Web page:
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Old 08-18-2012, 04:30 PM   #1
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Best Truck for a 7600 pound RV

We are looking to buy a new bumper pull RV that has a shipping weight of 7600 lbs. I have a Tundra that I pull my pop-up with but I need a bigger truck. Just wondering if I should get a 2500 diesel? Or go with a gas burner? Any brand better than another??


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Old 08-18-2012, 09:21 PM   #2
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You need to know the gvwr of the trailer, then figure 10 to 15% of that for tounge weight. A 2500 is a good idea, the diesel depends on how much you plan on towing the trailer and what your everyday useage is. Which make is entirely up to you, everyone can tell you pick this one, but it is your choice, just make sure to get the tow package and any additional cooling that is available, like transmission, motor oil, and coolant. Also make sure that the gcvwr will cover the loaded weight of the truck and trailer.

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Old 08-19-2012, 05:30 AM   #3
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Thanks for your reply! The truck really will not be used much other than pulling the RV. Maybe 3000 miles a year on the truck. I heard it's not good to leave a diesel sit for long periods of time.. Is that true??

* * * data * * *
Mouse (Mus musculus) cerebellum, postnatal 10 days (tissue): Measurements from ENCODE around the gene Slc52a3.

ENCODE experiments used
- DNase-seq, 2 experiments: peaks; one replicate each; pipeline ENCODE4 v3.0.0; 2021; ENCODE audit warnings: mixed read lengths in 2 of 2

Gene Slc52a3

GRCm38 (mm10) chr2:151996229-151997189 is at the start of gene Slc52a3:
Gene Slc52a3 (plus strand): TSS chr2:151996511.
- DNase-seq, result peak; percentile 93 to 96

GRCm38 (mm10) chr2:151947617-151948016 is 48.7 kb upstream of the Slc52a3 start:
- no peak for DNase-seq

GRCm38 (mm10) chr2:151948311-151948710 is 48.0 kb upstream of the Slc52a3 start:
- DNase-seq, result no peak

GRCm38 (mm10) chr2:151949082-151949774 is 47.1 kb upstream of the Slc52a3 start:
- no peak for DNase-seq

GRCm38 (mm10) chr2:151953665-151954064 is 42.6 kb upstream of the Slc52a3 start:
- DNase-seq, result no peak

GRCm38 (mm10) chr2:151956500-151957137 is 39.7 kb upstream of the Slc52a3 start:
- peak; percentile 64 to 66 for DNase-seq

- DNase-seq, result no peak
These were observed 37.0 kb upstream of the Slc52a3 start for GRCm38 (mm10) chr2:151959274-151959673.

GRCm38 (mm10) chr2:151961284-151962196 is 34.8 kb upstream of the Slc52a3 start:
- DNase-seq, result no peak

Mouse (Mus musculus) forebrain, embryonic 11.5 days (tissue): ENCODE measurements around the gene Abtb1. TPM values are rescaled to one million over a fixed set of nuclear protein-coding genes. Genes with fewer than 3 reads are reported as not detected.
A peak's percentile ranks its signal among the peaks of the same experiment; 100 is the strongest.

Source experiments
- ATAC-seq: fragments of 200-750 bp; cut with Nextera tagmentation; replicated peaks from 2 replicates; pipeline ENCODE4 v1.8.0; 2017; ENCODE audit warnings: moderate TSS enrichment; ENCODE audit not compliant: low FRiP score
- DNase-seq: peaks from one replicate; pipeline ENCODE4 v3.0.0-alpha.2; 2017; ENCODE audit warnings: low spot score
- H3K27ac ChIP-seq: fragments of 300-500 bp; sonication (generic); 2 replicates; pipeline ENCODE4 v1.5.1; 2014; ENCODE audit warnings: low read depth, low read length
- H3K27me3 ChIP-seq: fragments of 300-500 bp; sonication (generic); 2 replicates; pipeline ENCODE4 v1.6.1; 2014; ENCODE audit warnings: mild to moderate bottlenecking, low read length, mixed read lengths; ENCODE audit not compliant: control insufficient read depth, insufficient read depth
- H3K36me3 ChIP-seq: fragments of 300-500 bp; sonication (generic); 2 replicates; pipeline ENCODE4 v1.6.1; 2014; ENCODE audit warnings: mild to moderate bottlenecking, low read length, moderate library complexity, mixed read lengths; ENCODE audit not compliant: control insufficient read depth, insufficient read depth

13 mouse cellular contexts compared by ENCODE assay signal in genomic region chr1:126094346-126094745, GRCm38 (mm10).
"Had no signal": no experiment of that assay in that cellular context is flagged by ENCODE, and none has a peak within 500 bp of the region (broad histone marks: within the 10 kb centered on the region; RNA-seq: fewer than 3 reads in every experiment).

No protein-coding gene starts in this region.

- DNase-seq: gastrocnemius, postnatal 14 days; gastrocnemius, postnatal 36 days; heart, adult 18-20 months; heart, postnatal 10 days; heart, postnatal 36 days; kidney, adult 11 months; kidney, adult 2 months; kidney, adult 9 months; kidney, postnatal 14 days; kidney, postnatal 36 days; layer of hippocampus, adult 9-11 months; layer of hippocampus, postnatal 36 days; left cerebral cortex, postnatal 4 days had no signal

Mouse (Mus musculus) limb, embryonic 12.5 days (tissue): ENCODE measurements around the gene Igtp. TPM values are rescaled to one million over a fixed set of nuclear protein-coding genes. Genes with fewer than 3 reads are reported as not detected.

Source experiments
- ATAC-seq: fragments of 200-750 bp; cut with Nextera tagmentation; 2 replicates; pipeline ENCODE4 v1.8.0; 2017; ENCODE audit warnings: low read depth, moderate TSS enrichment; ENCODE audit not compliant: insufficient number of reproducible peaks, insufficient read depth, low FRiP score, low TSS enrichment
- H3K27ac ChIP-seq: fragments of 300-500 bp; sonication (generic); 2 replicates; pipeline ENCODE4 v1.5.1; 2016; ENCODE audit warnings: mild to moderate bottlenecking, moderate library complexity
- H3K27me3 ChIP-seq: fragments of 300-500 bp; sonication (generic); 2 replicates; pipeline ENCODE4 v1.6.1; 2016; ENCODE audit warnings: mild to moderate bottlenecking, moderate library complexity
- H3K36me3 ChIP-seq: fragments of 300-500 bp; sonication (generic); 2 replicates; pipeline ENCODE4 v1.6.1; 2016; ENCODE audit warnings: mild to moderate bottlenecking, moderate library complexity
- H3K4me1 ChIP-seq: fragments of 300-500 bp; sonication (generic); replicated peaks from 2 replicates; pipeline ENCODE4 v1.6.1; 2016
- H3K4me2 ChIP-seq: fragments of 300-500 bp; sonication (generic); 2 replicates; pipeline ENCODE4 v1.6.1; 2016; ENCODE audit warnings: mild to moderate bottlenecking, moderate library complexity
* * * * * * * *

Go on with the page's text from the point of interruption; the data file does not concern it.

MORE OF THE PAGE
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Old 08-19-2012, 05:36 AM   #4
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Don't size a tow vehicle for the shipping weight, dry weight, brochure weight, etc. of the trailer. None of those represent the weight of the trailer when you get it loaded and ready for travel. Instead, size it for the trailer's GVWR and a hitch weight of 12% of the GVWR (travel trailer) or 20% of GVWR (5th wheel) since the GVWR is the maximum actual weight limit the trailer should never exceed.

Also, don't use the tow vehicle's manufacturer's trailer tow rating to size the tow vehicle. The manufacturer's trailer tow rating is calculated as the tow vehicle's GCWR minus the manufacturer's curb weight, which is given for a base model vehicle (no options or accessories) with only a 150 lb driver. In the real world, the loaded curb weight could be as much as 1000 lbs higher than the manufacturer's curb weight, which would drop the manufacturer's trailer tow rating by that same 1000 lbs.

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Old 08-19-2012, 02:58 PM   #5
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It is not good to let a vehicle sit for extrended periods, gas or diesel, At least once a month you should take it out and drive it enough to bring everything up to operating temperatures. The gas vs diesel again is entirely up to your personal choice, if you are buying a new truck, then for 3000 miles a year, I personally would by a gas, the diesel is just too expensive with all the federal epa crap on it. JMHO.

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Old 08-19-2012, 08:14 PM   #6
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I just bought a leftover ford F250 loaded got it for over 20,000 off the sticker price. Allso greeting great fuel mileage.
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Old 08-19-2012, 08:33 PM   #7